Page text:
Mr Chairman, according to media reports, the Free State Female Farmer of the year for 2008, Ms Kero Kgobe, has been ordered by the High Court to vacate the farm Vergezocht, which she has been renting from the state. But she refuses to do so and now apparently lives in a vehicle on the farm.
According to reports, she was also found guilty in the Bloemfontein magistrate's court in April 2009 for shooting two gemsbok illegally on a farm with an AK47.
The once-flourishing farm was sold to the state in 2007 for R8 million and Kgobe became the first farmer to rent it from the state. Today the farm is in shambles, with only a handful of cattle, sheep and pigs remaining. In addition to this, allegations have surfaced that she has been illegally operating a shebeen on the farm.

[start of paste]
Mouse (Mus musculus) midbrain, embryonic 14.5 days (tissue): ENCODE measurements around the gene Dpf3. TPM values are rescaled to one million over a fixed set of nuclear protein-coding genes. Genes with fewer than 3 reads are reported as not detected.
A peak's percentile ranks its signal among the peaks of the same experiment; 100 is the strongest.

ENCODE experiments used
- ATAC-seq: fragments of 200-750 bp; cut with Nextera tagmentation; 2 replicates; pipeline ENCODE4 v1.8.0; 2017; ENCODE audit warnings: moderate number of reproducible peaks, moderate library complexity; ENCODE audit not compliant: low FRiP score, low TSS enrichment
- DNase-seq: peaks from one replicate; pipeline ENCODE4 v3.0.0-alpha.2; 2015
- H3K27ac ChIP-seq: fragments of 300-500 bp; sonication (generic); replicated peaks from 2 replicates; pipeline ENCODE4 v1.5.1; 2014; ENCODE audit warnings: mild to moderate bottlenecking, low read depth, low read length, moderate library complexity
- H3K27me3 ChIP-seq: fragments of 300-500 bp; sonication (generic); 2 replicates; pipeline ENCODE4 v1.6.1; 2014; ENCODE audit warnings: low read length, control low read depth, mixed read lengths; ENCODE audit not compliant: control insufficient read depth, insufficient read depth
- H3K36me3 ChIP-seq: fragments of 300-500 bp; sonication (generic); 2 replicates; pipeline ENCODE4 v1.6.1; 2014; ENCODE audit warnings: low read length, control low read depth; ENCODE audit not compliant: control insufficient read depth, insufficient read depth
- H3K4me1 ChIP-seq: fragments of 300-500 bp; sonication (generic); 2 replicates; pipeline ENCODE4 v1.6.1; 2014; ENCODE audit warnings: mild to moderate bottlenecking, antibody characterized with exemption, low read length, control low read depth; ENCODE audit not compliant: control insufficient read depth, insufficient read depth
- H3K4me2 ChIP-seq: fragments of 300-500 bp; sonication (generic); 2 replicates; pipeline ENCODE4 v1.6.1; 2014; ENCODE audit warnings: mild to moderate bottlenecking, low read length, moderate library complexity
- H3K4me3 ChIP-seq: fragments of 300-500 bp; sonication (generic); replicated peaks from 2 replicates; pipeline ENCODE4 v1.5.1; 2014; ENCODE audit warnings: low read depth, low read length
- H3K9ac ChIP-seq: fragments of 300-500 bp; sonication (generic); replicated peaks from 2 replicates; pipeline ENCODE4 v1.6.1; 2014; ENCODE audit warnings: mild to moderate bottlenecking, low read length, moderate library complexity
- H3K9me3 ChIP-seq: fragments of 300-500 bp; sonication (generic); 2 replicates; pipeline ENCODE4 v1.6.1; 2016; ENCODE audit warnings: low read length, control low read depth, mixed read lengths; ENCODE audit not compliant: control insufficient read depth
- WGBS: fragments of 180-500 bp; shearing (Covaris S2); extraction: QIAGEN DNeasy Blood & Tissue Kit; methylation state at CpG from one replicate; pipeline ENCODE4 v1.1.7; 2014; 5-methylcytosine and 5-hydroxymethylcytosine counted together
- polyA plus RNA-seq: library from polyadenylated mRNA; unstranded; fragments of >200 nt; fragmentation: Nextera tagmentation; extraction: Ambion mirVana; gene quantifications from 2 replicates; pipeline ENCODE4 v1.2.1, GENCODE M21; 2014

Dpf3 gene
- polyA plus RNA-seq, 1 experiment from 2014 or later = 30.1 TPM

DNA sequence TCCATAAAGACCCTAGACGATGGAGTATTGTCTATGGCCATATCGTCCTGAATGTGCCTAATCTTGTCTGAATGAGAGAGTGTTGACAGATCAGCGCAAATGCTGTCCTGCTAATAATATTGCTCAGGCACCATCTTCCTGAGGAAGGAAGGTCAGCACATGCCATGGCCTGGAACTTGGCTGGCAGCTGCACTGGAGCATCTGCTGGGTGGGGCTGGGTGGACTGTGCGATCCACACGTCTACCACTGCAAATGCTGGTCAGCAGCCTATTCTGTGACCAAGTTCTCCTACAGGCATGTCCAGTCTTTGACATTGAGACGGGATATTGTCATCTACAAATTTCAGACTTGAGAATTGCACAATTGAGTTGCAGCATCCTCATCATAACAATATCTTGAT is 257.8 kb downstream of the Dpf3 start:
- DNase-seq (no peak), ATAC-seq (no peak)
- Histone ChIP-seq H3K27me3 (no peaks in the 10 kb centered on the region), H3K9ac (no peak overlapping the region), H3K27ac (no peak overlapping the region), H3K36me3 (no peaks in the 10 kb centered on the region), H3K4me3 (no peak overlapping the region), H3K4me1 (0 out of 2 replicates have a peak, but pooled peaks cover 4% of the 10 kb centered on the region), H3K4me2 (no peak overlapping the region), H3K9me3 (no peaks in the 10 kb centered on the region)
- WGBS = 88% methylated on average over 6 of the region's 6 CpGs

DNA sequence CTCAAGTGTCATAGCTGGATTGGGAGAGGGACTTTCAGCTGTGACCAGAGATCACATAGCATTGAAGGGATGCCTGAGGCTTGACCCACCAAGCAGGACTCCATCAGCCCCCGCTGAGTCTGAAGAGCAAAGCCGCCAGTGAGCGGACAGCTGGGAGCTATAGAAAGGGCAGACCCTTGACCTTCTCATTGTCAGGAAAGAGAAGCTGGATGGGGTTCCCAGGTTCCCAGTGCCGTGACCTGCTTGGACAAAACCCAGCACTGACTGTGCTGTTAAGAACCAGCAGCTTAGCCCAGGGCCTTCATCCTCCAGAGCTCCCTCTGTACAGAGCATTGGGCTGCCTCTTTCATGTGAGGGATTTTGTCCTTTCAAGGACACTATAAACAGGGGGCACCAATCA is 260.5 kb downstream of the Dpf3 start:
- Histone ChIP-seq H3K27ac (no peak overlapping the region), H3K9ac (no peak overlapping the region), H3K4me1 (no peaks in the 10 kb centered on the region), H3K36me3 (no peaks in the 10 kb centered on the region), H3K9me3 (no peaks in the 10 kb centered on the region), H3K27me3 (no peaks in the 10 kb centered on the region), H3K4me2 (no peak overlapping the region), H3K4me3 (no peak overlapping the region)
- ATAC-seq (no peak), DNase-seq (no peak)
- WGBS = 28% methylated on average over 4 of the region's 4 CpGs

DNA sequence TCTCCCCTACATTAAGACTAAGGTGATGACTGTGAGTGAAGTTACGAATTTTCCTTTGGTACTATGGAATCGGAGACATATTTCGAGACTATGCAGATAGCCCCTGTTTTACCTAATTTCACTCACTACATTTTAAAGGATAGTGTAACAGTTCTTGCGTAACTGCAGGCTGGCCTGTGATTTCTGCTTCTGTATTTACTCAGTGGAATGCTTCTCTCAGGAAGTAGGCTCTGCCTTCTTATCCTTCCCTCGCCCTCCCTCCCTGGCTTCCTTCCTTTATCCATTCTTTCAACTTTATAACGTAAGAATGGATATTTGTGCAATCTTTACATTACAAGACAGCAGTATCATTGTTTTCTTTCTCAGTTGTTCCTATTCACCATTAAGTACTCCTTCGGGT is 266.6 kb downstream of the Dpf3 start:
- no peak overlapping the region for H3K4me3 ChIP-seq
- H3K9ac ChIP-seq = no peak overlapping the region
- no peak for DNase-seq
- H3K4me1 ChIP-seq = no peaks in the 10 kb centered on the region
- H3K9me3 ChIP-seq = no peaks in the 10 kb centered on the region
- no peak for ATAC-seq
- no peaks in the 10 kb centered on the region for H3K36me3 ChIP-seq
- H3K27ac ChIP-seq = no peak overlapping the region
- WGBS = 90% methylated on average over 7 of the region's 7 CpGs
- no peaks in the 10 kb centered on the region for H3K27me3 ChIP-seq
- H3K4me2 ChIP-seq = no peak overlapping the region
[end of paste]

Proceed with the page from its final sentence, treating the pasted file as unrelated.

These shocking allegations indicate that there is no follow-up assistance and support from government for emerging farmers once farms have been awarded. Had government provided the necessary support and guidance, these disastrous circumstances involving an award-winning emerging farmer would not have developed.
There are many other emerging farmers faced with similar problems. The question remains whether, despite these allegations, Ms Kgobe could have made a success of the farm. But as a result of inadequate support and guidance, she is now faced with criminal charges. Why did the provincial government not anticipate these problems arising? What criteria were used to determine the winner? What form of support, guidance and mentorship does the government extend to emerging farmers? The government should account for that. I thank you. [Applause.]